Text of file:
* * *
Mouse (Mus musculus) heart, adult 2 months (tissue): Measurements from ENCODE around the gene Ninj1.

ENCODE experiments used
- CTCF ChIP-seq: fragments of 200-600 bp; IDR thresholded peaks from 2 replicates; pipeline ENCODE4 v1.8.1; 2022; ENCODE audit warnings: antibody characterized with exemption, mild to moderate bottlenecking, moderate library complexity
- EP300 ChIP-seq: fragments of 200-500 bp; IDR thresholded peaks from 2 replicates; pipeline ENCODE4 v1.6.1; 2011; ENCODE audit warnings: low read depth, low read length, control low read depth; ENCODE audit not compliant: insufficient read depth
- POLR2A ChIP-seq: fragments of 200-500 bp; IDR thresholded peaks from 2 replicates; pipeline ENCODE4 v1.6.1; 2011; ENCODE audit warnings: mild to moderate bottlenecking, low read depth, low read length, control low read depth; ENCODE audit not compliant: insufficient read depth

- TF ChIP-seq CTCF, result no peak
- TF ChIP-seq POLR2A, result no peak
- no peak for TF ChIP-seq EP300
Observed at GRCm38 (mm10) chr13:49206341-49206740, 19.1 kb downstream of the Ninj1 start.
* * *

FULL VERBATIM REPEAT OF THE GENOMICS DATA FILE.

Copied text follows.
Mouse (Mus musculus) heart, adult 2 months (tissue): Measurements from ENCODE around the gene Ninj1.

ENCODE experiments used
- CTCF ChIP-seq: fragments of 200-600 bp; IDR thresholded peaks from 2 replicates; pipeline ENCODE4 v1.8.1; 2022; ENCODE audit warnings: antibody characterized with exemption, mild to moderate bottlenecking, moderate library complexity
- EP300 ChIP-seq: fragments of 200-500 bp; IDR thresholded peaks from 2 replicates; pipeline ENCODE4 v1.6.1; 2011; ENCODE audit warnings: low read depth, low read length, control low read depth; ENCODE audit not compliant: insufficient read depth
- POLR2A ChIP-seq: fragments of 200-500 bp; IDR thresholded peaks from 2 replicates; pipeline ENCODE4 v1.6.1; 2011; ENCODE audit warnings: mild to moderate bottlenecking, low read depth, low read length, control low read depth; ENCODE audit not compliant: insufficient read depth

- TF ChIP-seq CTCF, result no peak
- TF ChIP-seq POLR2A, result no peak
- no peak for TF ChIP-seq EP300
Observed at GRCm38 (mm10) chr13:49206341-49206740, 19.1 kb downstream of the Ninj1 start.